Negligence has been the main cause for a spike in the coronavirus (Covid-19) cases in Bahrain in the past few days, a top official has affirmed.

People still need to strictly abide by the health protocols and mandatory precautionary measures set by the authorities to combat the pandemic, said Health Ministry Under-Secretary and National Taskforce for Combating the Coronavirus (Covid-19) senior member Dr Waleed Al Manea.

Underlining the importance of taking into account the efforts of healthcare workers in the frontlines to combat the virus, he pointed out that the strategies adopted by Bahrain to combat the pandemic have won international praise, especially since the government provided various means to combat Covid-19 and protect citizens and residents.

“It is everyone’s responsibility to follow rigorously all health guidelines to ensure the safety of the community,” said Dr Al Manea, adding that people experiencing Covid-19 symptoms should use the hotline (444) and follow the guidelines provided.


“The increase that we have noticed recently is tied to the lack of adhering to precautionary measures by citizens and residents when it comes to gatherings,” said Dr Al Manea.

“Precautions such as social distancing, wearing masks, sanitising and gathering only when necessary are still required; we noticed that in several places and homes these requirements are not being adhered to.

“People who have taken the vaccine must also adhere to these precautions, the immunity is not built until two weeks after the second dose – even after that we need to adhere to these measures.”

Dr Al Manea said that although Bahrain has made great strides in vaccinating nearly 150,000 people, the public still needs to abide by the precautions to support those working on the frontlines.

Meanwhile, a number of citizens recovering from Covid-19 and some contacts of a number of existing cases have shared their stories.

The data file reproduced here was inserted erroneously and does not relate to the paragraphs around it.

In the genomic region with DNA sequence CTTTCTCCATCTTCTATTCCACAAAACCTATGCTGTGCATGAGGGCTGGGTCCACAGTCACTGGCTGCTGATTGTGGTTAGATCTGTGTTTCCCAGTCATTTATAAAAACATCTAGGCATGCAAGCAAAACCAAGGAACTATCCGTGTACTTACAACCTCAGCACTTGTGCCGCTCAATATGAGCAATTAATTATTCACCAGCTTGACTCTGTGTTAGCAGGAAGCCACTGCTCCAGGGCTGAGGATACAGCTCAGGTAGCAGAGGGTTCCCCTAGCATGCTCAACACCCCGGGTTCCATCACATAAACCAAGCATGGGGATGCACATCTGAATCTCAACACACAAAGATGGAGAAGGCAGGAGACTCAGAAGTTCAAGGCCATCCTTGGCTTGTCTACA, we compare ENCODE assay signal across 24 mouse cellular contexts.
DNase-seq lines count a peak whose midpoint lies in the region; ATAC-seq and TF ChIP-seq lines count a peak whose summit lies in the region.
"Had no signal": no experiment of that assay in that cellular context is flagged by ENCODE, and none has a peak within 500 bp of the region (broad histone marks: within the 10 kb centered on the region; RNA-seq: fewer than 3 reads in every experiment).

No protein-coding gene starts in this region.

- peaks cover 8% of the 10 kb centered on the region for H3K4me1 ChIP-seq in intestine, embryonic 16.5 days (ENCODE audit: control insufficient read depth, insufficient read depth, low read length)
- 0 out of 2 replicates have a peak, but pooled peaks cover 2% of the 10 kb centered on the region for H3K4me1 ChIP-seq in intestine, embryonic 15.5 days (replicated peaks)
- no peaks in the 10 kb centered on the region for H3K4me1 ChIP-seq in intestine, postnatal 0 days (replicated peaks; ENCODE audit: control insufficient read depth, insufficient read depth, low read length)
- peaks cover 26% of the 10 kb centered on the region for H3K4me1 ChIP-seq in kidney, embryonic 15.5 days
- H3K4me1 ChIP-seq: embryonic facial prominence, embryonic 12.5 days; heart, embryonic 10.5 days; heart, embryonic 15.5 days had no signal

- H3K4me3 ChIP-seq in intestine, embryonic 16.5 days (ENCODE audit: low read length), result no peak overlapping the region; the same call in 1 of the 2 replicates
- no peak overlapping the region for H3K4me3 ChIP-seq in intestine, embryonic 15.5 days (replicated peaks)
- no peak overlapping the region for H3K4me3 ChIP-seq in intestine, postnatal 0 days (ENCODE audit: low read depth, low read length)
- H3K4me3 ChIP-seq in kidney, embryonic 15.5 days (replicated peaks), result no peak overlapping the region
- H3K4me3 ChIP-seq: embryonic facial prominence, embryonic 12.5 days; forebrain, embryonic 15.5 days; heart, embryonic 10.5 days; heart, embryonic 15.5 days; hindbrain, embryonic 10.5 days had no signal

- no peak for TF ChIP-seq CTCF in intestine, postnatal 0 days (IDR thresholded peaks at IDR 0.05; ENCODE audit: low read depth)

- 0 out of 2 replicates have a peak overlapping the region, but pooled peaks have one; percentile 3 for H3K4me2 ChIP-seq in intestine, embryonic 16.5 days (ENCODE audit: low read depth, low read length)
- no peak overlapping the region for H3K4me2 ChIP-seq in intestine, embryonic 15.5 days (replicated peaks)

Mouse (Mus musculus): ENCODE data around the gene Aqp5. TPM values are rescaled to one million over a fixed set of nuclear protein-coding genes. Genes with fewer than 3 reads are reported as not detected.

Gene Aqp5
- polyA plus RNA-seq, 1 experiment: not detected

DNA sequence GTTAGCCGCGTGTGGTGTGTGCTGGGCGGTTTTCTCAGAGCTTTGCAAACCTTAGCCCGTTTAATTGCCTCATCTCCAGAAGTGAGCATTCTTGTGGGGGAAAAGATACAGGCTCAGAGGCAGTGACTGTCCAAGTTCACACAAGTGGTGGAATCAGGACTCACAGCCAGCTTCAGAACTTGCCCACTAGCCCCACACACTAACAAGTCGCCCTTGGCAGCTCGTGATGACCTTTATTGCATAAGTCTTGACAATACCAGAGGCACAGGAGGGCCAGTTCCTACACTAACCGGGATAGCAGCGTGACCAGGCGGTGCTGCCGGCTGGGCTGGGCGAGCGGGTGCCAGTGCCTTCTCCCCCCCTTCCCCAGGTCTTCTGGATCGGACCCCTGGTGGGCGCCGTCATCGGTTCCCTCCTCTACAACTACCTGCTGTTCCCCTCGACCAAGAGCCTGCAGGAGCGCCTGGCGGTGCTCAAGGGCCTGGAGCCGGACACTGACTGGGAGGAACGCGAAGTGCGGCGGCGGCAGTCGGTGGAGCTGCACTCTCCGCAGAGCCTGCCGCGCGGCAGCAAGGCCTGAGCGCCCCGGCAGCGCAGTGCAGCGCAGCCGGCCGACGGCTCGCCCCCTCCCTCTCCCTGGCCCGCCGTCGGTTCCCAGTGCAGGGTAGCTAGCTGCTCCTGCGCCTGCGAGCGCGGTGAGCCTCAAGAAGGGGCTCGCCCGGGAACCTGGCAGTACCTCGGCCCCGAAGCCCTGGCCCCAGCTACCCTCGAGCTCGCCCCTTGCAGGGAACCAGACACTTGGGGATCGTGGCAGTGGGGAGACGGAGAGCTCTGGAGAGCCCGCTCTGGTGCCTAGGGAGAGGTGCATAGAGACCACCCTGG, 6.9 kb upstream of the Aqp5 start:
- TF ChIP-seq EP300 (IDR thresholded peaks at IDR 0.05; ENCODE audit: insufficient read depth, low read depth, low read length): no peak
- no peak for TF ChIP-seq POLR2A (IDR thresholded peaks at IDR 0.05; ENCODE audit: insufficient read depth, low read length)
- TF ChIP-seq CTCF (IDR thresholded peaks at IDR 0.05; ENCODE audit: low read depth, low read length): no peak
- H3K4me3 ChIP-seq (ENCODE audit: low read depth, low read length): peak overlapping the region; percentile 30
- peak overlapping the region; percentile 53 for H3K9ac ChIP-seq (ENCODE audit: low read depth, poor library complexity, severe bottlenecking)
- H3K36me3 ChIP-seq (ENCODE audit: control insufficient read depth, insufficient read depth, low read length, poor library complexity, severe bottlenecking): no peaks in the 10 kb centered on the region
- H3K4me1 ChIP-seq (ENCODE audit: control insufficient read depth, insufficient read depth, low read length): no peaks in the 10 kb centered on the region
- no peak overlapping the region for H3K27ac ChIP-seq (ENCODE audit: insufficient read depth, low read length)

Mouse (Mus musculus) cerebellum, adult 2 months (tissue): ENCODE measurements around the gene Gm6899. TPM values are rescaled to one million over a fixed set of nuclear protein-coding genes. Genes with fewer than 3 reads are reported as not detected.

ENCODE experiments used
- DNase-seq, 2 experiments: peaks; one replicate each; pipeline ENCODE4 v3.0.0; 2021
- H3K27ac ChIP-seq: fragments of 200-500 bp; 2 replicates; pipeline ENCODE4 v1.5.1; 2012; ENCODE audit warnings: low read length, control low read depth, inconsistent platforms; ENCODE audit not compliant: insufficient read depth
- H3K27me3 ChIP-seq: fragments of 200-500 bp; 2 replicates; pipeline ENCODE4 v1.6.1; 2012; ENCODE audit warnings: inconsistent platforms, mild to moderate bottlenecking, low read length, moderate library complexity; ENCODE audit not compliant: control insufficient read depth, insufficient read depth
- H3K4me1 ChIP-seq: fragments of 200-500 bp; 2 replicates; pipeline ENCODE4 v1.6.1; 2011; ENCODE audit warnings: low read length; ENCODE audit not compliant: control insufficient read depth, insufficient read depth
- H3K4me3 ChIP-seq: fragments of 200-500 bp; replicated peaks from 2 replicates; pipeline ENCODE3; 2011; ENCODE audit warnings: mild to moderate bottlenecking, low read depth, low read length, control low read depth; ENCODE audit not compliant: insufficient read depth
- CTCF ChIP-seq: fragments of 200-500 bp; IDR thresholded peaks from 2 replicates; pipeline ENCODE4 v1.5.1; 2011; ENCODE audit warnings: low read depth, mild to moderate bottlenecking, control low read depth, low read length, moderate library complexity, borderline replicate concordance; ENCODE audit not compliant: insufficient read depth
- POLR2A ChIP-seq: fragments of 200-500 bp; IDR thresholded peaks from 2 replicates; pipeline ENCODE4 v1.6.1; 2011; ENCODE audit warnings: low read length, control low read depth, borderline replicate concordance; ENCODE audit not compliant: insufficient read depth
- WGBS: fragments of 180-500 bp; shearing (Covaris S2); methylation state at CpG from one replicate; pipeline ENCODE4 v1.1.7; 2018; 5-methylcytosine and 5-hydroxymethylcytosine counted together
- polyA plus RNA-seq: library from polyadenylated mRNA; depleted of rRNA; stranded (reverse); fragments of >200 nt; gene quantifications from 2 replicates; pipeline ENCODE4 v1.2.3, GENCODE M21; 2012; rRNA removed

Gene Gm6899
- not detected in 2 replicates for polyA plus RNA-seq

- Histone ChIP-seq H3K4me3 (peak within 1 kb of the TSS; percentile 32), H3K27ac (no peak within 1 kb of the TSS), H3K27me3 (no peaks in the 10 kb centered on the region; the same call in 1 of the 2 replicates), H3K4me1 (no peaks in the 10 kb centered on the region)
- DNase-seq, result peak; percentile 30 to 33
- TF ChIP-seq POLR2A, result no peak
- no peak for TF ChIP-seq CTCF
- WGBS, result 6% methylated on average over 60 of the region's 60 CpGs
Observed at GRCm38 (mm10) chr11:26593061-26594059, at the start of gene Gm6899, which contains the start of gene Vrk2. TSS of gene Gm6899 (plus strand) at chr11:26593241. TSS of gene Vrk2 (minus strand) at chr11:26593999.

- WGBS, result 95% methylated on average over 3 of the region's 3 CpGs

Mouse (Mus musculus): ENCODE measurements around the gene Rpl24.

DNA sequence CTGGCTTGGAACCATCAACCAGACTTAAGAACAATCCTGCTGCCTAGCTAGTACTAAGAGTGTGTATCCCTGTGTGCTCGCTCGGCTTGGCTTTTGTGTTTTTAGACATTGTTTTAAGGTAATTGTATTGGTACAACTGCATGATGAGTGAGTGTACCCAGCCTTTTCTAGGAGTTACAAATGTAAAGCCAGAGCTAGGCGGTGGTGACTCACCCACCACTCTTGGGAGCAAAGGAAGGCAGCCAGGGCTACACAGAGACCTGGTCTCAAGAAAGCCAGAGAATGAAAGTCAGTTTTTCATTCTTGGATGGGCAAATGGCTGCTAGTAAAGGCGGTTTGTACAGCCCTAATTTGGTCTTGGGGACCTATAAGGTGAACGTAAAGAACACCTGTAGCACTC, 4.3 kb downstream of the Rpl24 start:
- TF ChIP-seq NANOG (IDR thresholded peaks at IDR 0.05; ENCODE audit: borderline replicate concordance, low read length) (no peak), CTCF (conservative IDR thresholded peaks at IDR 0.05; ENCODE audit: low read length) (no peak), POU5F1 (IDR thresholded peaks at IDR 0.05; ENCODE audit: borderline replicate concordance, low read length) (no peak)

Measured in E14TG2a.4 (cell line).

Zainab Sarhan spoke of her experience in precautionary quarantine with her six children after her husband was infected with the virus and they were identified as contact cases, requiring isolation.

“The psychological harm is the most severe. Being away from the family, it was very difficult to manage the responsibilities of six children and provide their daily requirements,” she said.

“Because of my husband’s contact with his family members who live in one house, he was diagnosed as an active case after being infected with the virus, and was transferred to the Sitra quarantine, which was a great burden on me and the children.”

Safaa Hussein Haji and her children were placed under home quarantine after her husband was infected with the virus.

She said it was tough psychologically, especially as she had to be vigilant at all times to ensure that three of her infected children did not transmit the virus to their uninfected brother.

“Each child was isolated separately and I provided them with all their daily requirements as they found it difficult to adhere to the precautionary measures that require wearing masks and gloves and continuous sanitising,” said Mrs Haji.


“Also, they would not accept healthy food to support their immunity and treatment, such as hot drinks, vegetables and fruits.”

Fatima Mohammed said she was infected in the first months of her pregnancy as she mingled with people at work without adhering to the necessary precautions.

“I wish to tell all citizens and residents of the need for caution and full adherence to precautionary measures to limit the spread of the virus.

“The responsibility to reduce the spread of the virus is a responsibility that everyone bears, and care must be taken repeatedly to limit this pandemic, which has cost us a lot of effort and fatigue,” she said.

In November last year, the GDN had spoken to some Covid-19 survivors who recounted their battle with the virus and how the illness had hit them both physically and psychologically.

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